In RER’s July issue, we interviewed software providers about how the cloud computing concept continues to penetrate the rental industry, and we will be reprinting them in the coming weeks in RER Reports. In this interview, Bob Shaffer, CEO, Point-of-Rental Systems, talks to RER managing editor Brandey Smith about strategies to test the reliability of a software provider’s customer service, his growth prediction for the use of RFID tags to inventory rental fleet and the eventuality that all legacy-based rental management software will have to be replaced.
RER: Explain how all the outside data management that the cloud provides will affect a rental business’ IT costs. How much of an annual savings do you think a small- to medium-sized rental business might expect to achieve when it no longer requires onsite IT personnel?
Shaffer: I don't know any small (1-5 stores) and only a few medium (6-15 stores) rental companies that have even one dedicated IT person on their staff. Instead, they depend on their rental management software vendor to support that product and their hardware vendor to provide connectivity and hardware support. Very large companies with many locations that long ago had multiple servers in different regions consolidated on one large server within the company or went to the cloud a few years ago.
Many rental management solutions providers tout their superior customer support capabilities. How important is customer support to consider when selecting a new software provider? Give me an example of a situation when support was invaluable.
Shaffer: The availability and quality of customer support should rank high when choosing a rental management software provider. Call the providers support line on Sunday or after hours. Did they answer? Insist on getting a long list of users of any system you are considering and call the users. Ask them the logical questions such as 1) Is support real-time or does it usually require a call back? 2) How would you rate the quality of the support i.e. do the support personnel understand whatever type of rental you are into so that they can understand your questions?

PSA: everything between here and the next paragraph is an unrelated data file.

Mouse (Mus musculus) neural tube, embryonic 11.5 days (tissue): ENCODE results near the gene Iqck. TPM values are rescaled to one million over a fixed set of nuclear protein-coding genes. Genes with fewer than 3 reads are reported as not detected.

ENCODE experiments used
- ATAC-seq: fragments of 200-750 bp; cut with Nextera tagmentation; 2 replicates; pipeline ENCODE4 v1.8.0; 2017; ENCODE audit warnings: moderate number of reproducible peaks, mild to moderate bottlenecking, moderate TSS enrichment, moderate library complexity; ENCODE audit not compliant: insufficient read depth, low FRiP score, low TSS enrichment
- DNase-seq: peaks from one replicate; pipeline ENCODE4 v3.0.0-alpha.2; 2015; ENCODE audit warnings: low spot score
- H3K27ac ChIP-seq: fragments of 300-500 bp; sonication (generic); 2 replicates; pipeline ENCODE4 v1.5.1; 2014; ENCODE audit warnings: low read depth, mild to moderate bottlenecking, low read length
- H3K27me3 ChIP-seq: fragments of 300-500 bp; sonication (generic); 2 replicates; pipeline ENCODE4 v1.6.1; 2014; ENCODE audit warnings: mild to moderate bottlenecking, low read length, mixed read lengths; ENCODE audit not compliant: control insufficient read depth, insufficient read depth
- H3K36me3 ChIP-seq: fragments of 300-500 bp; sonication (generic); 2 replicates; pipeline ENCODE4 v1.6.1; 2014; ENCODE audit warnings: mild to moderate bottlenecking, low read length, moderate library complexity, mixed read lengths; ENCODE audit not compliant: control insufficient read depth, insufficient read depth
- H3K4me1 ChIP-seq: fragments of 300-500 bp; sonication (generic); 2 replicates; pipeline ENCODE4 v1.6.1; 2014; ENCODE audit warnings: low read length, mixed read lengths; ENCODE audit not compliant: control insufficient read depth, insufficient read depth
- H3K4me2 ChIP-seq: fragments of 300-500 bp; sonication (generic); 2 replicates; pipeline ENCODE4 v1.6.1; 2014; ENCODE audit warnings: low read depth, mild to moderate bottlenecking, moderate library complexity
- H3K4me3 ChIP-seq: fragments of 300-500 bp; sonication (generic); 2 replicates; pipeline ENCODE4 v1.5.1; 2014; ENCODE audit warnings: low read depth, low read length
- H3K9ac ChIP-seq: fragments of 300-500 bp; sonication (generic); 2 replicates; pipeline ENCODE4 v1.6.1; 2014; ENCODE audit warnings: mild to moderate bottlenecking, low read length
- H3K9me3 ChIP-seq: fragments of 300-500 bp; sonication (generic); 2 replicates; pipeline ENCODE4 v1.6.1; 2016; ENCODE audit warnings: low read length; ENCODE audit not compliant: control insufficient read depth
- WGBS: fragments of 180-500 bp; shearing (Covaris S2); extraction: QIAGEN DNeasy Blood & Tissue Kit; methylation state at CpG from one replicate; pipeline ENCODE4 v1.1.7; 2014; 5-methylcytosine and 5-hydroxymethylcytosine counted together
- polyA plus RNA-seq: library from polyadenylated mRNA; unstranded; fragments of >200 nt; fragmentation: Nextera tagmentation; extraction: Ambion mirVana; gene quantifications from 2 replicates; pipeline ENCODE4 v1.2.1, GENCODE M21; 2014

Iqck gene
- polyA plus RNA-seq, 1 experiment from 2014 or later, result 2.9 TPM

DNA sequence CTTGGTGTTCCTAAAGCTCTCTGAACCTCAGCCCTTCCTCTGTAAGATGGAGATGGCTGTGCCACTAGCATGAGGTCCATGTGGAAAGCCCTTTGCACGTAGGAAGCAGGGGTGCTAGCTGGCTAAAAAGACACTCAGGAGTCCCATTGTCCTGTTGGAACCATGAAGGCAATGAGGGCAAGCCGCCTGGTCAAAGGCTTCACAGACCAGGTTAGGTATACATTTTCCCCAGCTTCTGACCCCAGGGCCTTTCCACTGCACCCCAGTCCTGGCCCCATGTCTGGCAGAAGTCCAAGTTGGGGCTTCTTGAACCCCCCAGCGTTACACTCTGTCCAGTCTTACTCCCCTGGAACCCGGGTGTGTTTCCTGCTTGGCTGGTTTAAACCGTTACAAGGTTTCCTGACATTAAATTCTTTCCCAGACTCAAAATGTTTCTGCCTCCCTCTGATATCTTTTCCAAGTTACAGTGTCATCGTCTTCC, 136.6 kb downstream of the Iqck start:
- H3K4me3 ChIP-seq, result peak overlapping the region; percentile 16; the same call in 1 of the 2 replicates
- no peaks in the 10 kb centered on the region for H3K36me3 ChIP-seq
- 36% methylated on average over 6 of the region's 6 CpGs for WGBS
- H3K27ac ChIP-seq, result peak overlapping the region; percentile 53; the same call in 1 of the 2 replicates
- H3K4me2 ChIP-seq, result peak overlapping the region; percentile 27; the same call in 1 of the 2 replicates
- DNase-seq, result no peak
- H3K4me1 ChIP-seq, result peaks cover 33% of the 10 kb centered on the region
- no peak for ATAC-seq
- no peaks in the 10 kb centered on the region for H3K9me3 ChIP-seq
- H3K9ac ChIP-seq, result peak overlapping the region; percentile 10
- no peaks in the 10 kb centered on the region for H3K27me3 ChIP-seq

Having support available can be the difference between your system working or literally dying. Eventually, usually because of a hardware problem such as a disk crash or an erratic processor, your system will become inoperable. Suppose you are using a system that is no longer supported. What would you do if you start up your system in the morning and a fatal error message is displayed on the screen?
Describe the very latest technologies that rental businesses are benefiting from both in terms of hardware equipment/devices and software features. What do you see coming?
Shaffer: I expect to see more automatic texting and e-mailing of important triggered events to salesmen, management, operations and maintenance personnel. Data mining will be used to automatically provide alerts to management. RFID tags will become the norm to inventory individual serialized items. RFID currently has application in linen rental and it will spread to equipment rental over the next couple of years.
Explain how software is developed so that it not only meets a rental company’s current business needs, but is equipped to grow as the business continues to grow.
Shaffer: Are you planning to add stores, get into equipment sales or start repairing equipment you don't own? If so, you've got to be certain your rental management provider offers modules that will process those transactions. For example, some rental management software wasn't designed from the ground up for multi-store environments. If you buy those packages you may be surprised to find that your software in store two wasn't designed from multi-store and is simply another copy of the software in store one. If so, you wouldn't be able to transfer inventory from one location to another and all stores would display availability only for inventory at their own location instead of their store and others in their region.
What advice would you give to rental businesses that are still using relatively out-of-date legacy software systems that don’t offer the latest integrations and efficiencies?
Shaffer: Eventually, something will happen that forces the legacy user to upgrade to a new platform such as Microsoft Windows or go back to pencil and paper. Legacy (character-based) systems are increasingly unsupported. And, even if supported, replacement hardware is becoming difficult to find. Suppose you’re backing up your files to tapes. In many cases replacement drives and even the tapes are becoming difficult to get. And, in some cases newer features such as direct faxing and e-mailing quotes, contracts and statements aren't available. Most legacy systems integrated to legacy accounting programs. Most of that software is no longer updated or supported so newer depreciation methods just aren't available and most don't have an option to integrate with Windows-based accounting systems such as QuickBooks and Microsoft Dynamics.